Host: we listen to audio of Rand Paul speculate whether a president might use a drone to kill "a Tea Party member for attending a meeting" or Jane Fonda for her anti-war criticism. While this line of thought led the Wall Street Journal and John McCain to denounce the Kentucky senator, it was also a nauseating pander. Many in his Tea Party harbor extreme views about the supposed constitutional right to bear AR-17s with 100 round clips... yet here he is hypothesizing that a president would use weapons of war against political speech at home.
One wonders what his Ted Nugent base would think if Rand Paul had included these two sentences in his epic rant: "If we're worried about some president using flying robots to kill protesting Americans, we should also denounce the more palpable threat coming from the 800 percent rise in well-armed right-wing militias since Obama's election, according to the Southern Poverty Law Center. What's more likely in the U.S. -- the next Oklahoma City or a domestic Anwar al-Awlaki?"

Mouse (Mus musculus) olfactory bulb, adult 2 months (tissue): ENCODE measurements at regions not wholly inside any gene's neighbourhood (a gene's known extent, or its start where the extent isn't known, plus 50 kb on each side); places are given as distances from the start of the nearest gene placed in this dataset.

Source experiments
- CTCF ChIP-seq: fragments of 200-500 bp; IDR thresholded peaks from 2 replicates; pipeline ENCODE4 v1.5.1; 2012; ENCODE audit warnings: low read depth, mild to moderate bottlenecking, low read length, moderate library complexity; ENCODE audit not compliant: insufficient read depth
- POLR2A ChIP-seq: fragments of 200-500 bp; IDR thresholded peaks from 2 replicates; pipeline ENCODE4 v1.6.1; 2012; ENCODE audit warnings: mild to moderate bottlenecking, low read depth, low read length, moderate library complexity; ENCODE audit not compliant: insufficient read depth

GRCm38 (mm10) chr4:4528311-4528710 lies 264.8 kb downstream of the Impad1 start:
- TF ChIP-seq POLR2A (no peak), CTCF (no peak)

On Jeb Bush's book and prospect. Most GOP leaders like Marco Rubio and John McCain now understand the political power of the rising Hispanic vote and "self-deporting" politicians. So how did Jeb Bush, a smart, experienced Republican married for 39 years to a Latina, write a book called Immigration Wars that breaks with his past comments favoring a path to citizenship? Neither panelist can explain this stumble other than he finished the book before his party started shifting on this issue post-election... which describes a tactical rather than a principled pol.
Torie shrugs off a small stumble that won't matter much between now and 2016. Ron concurs, going further to chide him as a potential Bush 45 given what his brother has done to the family brand. "He'd run as Bush 3.0? I don't see that as a way for the Republican Party to get into the 21st Century."